It’s hard to stay active when you have breast cancer. Fatigue, distress, and nausea are just a few of the reasons why cancer patients give up exercise, has been shown to reduce chronic pain, boost energy, and even help reduce some medication-associated side effects. If you’re having trouble staying active, consider yoga. It’s a gentle exercise that can accommodate people of every age and condition. Pace and intensity can be adjusted to fit your physical needs, and studies have shown that cancer patients who practice yoga benefit in multiple ways.
How Yoga Helps Breast Cancer Patients
Indian priests known as Brahmans created yoga 5,000 years ago, as a way to strengthen the body and the mind. This dual approach offers great benefits to women suffering from breast cancer.
- It lowers fatigue. Cancer fatigue saps your energy, making it difficult to complete activities. However, a meta-study published by the National Center for Biotechnology Information found that breast cancer patients who practiced yoga reported less fatigue and were better able to participate in their daily activities than women who remained inactive.
- It alleviates chronic stress. Chronic stress suppresses your immune system, lowers your appetite, and interferes with sleep. For obvious reasons, chronic stress is common in breast cancer patients, but studies have found that yoga counteracts the symptoms related to chronic stress in breast cancer patients. Women in yoga reported feeling healthier, sleeping more, and had better appetites than those who did not participate. They also reported improvements in their mood and found it easier to stay positive during treatment. Yoga’s relaxation techniques (e.g. controlled breathing, meditation) also lowered levels of cortisol – a stress hormone released by your adrenal glands. A separate study found yoga increased levels of gamma-amino butyric acid, an amino acid that prevents nervous anxiety.
- It reduces pain. Two separate studies published by the National Center for Biotechnology Information found that cancer patients who practiced yoga suffered less physical distress during their treatment. Yoga made it easier for them to endure the negative side effects of radiation, chemotherapy, and hormone therapy.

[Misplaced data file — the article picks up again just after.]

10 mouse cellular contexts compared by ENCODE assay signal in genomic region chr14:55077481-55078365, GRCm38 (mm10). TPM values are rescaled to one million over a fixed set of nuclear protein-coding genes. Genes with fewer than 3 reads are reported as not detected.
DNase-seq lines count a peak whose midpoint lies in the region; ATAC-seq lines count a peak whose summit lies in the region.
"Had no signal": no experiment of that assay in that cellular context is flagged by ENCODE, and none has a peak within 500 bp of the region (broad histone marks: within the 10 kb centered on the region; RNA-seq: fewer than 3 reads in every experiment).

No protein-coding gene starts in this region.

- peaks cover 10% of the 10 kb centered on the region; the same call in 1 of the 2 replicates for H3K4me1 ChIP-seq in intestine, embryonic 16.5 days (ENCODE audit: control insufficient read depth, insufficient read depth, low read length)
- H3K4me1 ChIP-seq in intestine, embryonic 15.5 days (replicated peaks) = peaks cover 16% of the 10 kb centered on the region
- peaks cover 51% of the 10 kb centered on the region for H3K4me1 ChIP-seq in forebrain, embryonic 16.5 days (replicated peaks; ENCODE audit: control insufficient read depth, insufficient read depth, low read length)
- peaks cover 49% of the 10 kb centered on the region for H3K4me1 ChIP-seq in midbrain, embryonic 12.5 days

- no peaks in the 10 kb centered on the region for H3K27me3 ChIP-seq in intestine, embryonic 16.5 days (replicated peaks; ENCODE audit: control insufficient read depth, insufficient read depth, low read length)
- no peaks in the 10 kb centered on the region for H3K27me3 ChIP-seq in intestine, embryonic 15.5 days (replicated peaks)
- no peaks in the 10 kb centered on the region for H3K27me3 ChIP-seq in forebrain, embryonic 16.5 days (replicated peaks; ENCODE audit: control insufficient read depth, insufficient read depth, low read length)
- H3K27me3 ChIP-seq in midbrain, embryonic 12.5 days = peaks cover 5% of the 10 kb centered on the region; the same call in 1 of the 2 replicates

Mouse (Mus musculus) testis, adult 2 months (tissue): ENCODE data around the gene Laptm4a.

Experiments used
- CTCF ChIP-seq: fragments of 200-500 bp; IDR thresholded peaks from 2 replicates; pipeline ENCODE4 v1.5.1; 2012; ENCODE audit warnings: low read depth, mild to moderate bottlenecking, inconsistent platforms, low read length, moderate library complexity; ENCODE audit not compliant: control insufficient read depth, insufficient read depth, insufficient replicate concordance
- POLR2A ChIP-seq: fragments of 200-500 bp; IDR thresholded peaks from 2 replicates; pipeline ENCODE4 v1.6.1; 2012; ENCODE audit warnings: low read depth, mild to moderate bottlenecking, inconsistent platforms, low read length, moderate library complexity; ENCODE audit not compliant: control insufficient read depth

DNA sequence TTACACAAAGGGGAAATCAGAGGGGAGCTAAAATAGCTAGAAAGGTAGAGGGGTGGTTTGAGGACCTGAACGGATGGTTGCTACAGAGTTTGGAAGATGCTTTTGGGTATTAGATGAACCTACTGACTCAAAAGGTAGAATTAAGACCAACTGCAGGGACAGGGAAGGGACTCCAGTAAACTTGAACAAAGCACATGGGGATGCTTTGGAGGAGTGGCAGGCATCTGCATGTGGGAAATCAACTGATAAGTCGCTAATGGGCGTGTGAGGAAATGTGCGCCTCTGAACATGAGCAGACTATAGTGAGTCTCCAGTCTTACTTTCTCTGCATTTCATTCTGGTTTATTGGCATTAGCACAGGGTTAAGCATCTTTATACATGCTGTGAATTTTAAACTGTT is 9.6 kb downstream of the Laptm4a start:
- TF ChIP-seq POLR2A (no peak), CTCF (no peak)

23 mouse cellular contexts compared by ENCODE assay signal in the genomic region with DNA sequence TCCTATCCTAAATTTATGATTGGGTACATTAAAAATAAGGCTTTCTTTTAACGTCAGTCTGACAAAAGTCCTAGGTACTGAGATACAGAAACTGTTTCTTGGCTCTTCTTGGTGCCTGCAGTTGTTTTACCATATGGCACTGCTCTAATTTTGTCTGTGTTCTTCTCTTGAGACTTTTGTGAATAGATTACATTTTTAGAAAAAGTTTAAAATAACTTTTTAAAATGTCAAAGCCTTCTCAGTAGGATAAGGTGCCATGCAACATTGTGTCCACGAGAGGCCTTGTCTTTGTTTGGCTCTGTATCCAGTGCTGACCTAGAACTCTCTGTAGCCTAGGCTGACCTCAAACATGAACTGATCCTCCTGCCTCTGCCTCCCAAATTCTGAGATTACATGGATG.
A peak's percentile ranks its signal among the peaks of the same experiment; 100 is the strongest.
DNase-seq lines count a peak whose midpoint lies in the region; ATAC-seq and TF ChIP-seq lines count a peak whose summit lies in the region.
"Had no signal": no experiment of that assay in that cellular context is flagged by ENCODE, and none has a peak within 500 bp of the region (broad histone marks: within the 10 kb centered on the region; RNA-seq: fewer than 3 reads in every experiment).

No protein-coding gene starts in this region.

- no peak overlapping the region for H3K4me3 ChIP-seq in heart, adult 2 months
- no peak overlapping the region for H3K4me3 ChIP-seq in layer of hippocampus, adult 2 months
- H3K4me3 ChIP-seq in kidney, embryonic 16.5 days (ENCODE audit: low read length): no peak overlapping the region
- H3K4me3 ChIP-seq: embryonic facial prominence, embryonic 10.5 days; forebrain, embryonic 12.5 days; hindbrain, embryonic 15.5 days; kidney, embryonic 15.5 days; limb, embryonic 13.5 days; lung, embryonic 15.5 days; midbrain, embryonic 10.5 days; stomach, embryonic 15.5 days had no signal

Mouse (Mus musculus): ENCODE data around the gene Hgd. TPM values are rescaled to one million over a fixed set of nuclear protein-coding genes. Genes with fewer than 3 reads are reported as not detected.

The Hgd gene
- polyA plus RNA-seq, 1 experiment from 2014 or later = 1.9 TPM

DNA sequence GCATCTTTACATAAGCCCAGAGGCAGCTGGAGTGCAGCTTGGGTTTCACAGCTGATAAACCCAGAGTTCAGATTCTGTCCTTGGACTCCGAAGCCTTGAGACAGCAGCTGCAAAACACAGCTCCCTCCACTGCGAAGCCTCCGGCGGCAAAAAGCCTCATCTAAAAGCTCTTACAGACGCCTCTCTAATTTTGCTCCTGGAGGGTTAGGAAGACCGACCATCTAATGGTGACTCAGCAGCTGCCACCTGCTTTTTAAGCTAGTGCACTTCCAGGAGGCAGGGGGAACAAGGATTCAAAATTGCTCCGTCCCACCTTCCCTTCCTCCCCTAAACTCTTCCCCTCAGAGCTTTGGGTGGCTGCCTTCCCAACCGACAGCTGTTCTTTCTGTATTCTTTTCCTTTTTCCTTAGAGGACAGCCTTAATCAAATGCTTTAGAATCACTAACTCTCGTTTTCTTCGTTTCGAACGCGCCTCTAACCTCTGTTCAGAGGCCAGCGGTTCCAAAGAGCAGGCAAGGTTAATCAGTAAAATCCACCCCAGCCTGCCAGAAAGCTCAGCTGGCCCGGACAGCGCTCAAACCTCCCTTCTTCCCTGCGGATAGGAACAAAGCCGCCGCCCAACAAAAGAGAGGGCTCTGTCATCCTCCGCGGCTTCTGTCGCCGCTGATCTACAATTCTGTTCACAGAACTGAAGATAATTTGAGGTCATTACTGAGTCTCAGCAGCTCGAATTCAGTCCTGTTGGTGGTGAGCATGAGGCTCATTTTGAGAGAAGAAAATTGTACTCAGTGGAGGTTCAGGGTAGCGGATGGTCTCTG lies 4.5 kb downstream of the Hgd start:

- It reduces risk of recurrence. A study found that breast cancer survivors who increased their level of physical activity after their diagnosis lowered their risk of death by 45 percent.
The main advantage of yoga is its flexibility. It encourages you to go slow, test your body, and stop when you feel pain or discomfort – making it an ideal exercise for cancer patients.
How to Choose the Right Yoga Style
There are many different ways to practice yoga. Some focus on building strength, some focus on improving flexibility, while others focus on meditation and spirituality. Exploring different schools will help you discover which type of yoga will provide you with the most benefits.
- Anusara Yoga: American John Friend created Anusara yoga in 1997. It emphasizes core stability, spinal mobility, and philosophical introspection. It’s designed to help you unlock the keys to your mind, body, and spirit.
- Ashtanga Yoga: Also known as power yoga, Ashtanga is fast-paced, repetitive, and physically challenging – a great way to strengthen your muscles and lose weight.
- Bikram Yoga: Bikram yoga uses a set of 26 poses that work all your major muscle groups and is performed in studios heated to 90-105°F, in order to stimulate oxygen and blood flow. Always bring a towel and plenty of water to each class.
- Hatha Yoga: Hatha is the most basic form of yoga. A Hatha yoga class will teach you basic yoga poses and breathing techniques. Hatha classes are slow-paced and great for beginners.
- Iyengar Yoga: Iyengar yoga gets its name from its creator, K.S. Iyengar. It puts a great deal of emphasis on form and posture. Instructors often give beginning students blankets, blocks, and straps to help them learn the poses and compensate for any physical problems they may have. It builds strength, stamina, balance, and flexibility.
- Restorative Yoga: Restorative yoga is extremely relaxing. Students work through a small number of poses that they hold for 10-20 minutes. Instructors encourage slow, gentle movement. It’s not a strenuous workout, but a good way to relieve stress.
- Vinyasa Yoga: Sometimes called flow yoga, Vinyasa yoga synchronizes movement and breath. Students move smoothly from pose to pose, without any pauses in between, like dancing. It’s a great exercise for strength and stamina.
When starting out, you’ll want an experienced instructor who will guide you through the poses at your own pace. Also, talk to your doctor before starting a new form of physical exercise.
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